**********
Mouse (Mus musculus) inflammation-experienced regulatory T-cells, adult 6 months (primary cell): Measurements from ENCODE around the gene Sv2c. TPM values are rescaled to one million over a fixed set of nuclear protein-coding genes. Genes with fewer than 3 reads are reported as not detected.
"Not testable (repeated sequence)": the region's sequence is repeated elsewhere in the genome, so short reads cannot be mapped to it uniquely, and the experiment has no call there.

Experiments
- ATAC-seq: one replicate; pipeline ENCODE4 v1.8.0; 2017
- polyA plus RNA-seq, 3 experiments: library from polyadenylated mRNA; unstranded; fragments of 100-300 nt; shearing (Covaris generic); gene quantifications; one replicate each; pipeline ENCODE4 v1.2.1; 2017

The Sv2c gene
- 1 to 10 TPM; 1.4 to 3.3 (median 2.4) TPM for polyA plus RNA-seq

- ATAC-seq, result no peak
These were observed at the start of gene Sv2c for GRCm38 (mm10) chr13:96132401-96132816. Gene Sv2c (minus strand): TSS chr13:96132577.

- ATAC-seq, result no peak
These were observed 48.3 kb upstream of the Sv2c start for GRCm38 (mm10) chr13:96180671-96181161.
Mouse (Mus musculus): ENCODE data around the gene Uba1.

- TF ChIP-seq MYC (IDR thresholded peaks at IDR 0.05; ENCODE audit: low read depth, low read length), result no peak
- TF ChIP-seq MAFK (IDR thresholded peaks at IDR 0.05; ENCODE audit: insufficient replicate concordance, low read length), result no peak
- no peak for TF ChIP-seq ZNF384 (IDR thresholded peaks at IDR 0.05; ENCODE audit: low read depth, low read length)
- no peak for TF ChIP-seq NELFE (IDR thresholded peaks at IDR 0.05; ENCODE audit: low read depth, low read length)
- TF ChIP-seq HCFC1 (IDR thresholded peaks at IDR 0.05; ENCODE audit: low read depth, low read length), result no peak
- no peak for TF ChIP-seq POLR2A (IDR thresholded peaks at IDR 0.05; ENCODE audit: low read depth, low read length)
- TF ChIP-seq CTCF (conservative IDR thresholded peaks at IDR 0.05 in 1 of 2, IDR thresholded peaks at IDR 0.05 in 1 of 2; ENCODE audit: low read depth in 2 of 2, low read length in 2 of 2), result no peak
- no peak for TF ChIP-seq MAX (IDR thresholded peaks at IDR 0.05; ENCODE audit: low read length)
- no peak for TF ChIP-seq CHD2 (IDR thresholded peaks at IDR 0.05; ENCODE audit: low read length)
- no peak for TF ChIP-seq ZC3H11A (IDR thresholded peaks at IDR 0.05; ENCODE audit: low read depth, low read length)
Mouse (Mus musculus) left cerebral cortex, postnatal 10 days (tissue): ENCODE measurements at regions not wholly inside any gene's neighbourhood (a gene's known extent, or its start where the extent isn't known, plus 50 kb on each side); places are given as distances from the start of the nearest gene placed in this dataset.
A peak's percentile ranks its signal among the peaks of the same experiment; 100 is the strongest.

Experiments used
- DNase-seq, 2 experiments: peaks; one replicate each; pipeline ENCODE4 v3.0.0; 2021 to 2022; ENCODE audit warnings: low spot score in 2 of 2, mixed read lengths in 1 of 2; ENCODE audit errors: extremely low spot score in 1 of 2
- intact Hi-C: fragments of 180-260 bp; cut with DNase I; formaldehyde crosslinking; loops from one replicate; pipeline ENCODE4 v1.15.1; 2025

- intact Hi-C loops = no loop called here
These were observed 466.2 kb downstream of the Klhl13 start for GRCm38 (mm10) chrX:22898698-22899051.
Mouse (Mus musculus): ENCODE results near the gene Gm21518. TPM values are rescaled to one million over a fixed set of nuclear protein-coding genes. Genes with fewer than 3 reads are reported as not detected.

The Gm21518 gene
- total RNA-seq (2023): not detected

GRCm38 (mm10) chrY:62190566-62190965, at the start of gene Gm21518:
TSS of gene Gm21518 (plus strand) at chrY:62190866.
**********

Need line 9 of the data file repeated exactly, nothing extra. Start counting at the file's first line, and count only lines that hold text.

These were observed at the start of gene Sv2c for GRCm38 (mm10) chr13:96132401-96132816. Gene Sv2c (minus strand): TSS chr13:96132577.